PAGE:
Tuesday, 22 January 2013

More Power to Economists!

With sound economic policy out of favour, there may be an argument for giving economists more control in government.

Good economics is a hard sell.  Economists have tried their hardest to convince people that relative free movement of goods will benefit the economy as a whole but businesses battling against imports from overseas win out against typically tepid support for free trade.  The United States and Britain are cutting back on immigration and restricting the entry of even highly-skilled workers despite such individuals paying significantly more in taxes than they receive in government payouts.  Considering that some areas of government such as monetary policy have already been handed over to economists, is there an argument for more policy to be handled over to such unelected experts?

The independence of central banks in monetary policy is sacrosanct in many countries.  Politicians who already determine fiscal policy (government spending and taxation) are seen as being too unreliable to also have the power over the tools of monetary policy such as the ability to set interest rates.  For example, a government may be tempted to lower interest rates in the period before an election which would boost the economy as well as their chances of staying in power.  Politicians have instead handed over the control of monetary policy to their country’s central bank whose officials are seem as better at long-term economic policy due to not having to worry about reelection.  But politicians still get to stipulate the goals of monetary policy such as low inflation (or full employment in the case of the Federal Reserve in the United States).  

The handing over of monetary policy has been made possible by worries about the adverse effects of inflation.  Rising prices eat away at the value of savings and households and businesses may hold back on spending if prices jump around a lot.  The relative level of consensus over the need to rein in inflation has made monetary policy less controversial and enabled its outsourcing to central banks.  In comparison, fiscal policy involves more numerous components such as the level of taxation and spending along with what should be taxed and where money should be spent.  As such, there will always be winners and losers in fiscal policy as, for example, spending by the government will benefit some and exclude others depending on what is targeted.  To ensure that the majority of people are happy with the way in which the government goes about its business, politician parties have to outline their spending and taxation plans to voters in a democracy in order to get elected.

However, democracy does not mean that voters will choose the party with the best economic policies to govern with other issues also swaying the minds of voters.  There is a theory which espouses that voters have biases in the ways in which they vote such as a dislike of foreigners which leads to parties attracting voters with policies with lower trade and less immigration than would be optimal for the economy.  Other examples of biases could include an anti-tax bias where people dislike being taxed and a jobs bias where the number of jobs is seen as more important than the amount of overall production .  Yet, it would require a considerable investment for voters to acquire the knowledge to decipher which policy options would be best so it is easier to fall back on their inherent biases.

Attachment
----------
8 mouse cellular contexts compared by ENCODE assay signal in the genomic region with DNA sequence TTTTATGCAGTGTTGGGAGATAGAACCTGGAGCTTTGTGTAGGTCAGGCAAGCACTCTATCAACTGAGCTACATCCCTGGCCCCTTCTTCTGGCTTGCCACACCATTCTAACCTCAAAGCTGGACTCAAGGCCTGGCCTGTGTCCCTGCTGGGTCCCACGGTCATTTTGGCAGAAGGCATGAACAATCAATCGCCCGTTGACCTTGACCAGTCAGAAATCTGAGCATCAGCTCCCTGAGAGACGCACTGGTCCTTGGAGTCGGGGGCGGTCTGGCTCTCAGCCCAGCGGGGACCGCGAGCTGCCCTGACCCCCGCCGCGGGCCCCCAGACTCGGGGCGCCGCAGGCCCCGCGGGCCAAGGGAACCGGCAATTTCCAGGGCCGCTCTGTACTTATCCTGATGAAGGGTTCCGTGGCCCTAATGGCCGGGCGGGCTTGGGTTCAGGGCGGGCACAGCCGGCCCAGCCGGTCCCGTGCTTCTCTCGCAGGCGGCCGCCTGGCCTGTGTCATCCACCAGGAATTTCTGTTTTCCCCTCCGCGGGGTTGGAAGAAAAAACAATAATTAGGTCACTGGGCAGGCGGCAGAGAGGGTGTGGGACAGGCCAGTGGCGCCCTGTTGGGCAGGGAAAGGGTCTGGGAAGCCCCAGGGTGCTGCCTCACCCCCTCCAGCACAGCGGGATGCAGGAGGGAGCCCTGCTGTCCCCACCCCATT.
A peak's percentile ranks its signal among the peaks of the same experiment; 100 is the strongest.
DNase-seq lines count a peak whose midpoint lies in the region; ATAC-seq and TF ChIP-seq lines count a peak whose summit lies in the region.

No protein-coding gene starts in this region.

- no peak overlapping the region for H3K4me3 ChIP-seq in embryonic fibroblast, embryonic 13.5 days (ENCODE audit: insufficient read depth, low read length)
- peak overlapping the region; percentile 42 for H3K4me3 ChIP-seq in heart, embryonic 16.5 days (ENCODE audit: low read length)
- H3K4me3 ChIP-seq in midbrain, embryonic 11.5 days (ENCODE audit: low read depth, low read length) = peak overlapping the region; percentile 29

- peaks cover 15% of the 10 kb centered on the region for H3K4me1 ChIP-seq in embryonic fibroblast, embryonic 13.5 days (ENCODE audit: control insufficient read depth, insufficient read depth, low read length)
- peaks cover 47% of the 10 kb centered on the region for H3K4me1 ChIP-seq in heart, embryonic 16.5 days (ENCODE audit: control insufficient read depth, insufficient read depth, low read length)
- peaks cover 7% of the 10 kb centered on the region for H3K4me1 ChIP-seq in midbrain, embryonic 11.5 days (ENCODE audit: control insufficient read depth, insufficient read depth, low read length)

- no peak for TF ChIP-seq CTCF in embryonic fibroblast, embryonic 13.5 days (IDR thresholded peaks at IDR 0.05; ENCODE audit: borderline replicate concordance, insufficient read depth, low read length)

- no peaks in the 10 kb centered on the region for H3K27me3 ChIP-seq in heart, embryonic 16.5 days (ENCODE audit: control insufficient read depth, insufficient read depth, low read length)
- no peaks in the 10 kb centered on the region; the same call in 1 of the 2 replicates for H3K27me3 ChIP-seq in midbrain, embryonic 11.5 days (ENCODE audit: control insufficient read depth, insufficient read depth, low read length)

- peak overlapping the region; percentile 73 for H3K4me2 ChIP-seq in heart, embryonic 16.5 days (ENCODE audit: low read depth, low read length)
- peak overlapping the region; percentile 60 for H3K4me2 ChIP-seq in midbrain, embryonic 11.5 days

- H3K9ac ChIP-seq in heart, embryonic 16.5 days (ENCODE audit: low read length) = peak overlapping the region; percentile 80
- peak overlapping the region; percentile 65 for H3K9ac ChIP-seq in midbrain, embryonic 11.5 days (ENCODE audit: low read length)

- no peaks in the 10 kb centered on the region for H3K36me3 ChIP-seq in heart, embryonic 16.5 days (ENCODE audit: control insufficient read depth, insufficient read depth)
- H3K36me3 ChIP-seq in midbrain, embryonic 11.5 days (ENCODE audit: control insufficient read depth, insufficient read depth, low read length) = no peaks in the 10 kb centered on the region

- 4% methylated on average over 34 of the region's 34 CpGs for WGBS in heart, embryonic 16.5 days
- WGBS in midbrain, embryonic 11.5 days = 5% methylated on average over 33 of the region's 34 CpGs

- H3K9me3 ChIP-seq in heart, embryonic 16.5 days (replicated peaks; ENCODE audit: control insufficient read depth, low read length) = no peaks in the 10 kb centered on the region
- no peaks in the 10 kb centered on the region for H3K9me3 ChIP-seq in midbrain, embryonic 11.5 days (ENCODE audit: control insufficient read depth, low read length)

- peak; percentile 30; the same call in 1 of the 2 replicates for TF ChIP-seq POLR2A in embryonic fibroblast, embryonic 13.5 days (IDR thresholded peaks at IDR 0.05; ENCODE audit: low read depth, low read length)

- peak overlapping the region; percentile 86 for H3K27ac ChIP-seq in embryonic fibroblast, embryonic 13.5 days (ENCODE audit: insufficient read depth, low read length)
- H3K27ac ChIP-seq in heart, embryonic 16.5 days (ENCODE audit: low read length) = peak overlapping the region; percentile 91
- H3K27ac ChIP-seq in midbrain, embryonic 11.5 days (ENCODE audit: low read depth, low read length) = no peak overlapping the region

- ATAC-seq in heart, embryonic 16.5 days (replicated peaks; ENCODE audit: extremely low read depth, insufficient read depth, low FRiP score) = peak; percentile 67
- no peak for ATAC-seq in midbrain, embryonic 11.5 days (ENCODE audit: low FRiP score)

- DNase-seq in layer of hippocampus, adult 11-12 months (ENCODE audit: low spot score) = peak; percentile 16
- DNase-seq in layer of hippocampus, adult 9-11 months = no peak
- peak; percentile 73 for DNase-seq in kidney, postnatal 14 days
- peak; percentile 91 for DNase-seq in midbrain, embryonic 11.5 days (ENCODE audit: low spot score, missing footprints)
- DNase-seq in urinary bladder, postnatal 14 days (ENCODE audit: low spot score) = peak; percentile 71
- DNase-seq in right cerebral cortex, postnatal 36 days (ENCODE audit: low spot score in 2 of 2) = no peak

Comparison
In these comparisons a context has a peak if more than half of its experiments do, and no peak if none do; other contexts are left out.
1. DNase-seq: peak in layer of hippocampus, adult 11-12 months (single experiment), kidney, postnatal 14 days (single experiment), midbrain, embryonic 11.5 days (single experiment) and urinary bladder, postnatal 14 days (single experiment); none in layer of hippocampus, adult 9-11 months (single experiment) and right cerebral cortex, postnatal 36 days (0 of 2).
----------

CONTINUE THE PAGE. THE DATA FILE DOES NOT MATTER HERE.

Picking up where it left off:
The debt crisis in Europe has thrown up one example of a country giving up on politicians and handing over the government to an economist – Italy.  Mario Monti was appointed as the head of a government of technocrats in November 2011 after years of mismanagement had left Italy as the most indebted country in Europe and in threat of economic collapse amid the turmoil in Europe.  Italians initially welcomed Monti but his popularity faded quickly as the austerity policies his government introduced proved too much for Italians to bear.  Now, in a bizarre twist of fate, Italians have a choice in elections at the end of February between parties headed by Monti and Silvio Berlusconi who was the previous Prime Minister before he lost his majority in parliament and who is responsible for many of Italy’s problems (more background on Berlusconi’s follies at Bigger than Berlusconi).  

However, economists are not always prescribing austerity.  The IMF which is an international body stacked full of economists made a case for austerity measures in Europe to be eased if growth continues to remain weak (for a further explanation, refer to Time for Plan B?).  On the other hand, Angela Merkel, the German Chancellor, has been the toughest advocate for spending cuts in Europe as German taxpayers are unwilling to bail out the spendthrift countries in Europe.  Germany’s voters distrust of their fellow Europeans has resulted in the Eurozone crisis dragging on for much longer than it needed to (see Conspiracy Theory for your Greek Holiday for more) which has also been painful for the Germans themselves.  But Europe would have not gotten into this mess in the first place if government spending had been kept in check during the boom times preceding the crisis.  Your Neighbourhood Economist would not be as bold (or stupid) to argue that economists are without fault in the Eurozone crisis but having economists overseeing government spending levels could have helped stop government finances following the boom and bust of the economy.  The current debt crises in Europe and the United States may not be enough to facilitate such a role for economists but that does not mean it is not an idea worth considering.

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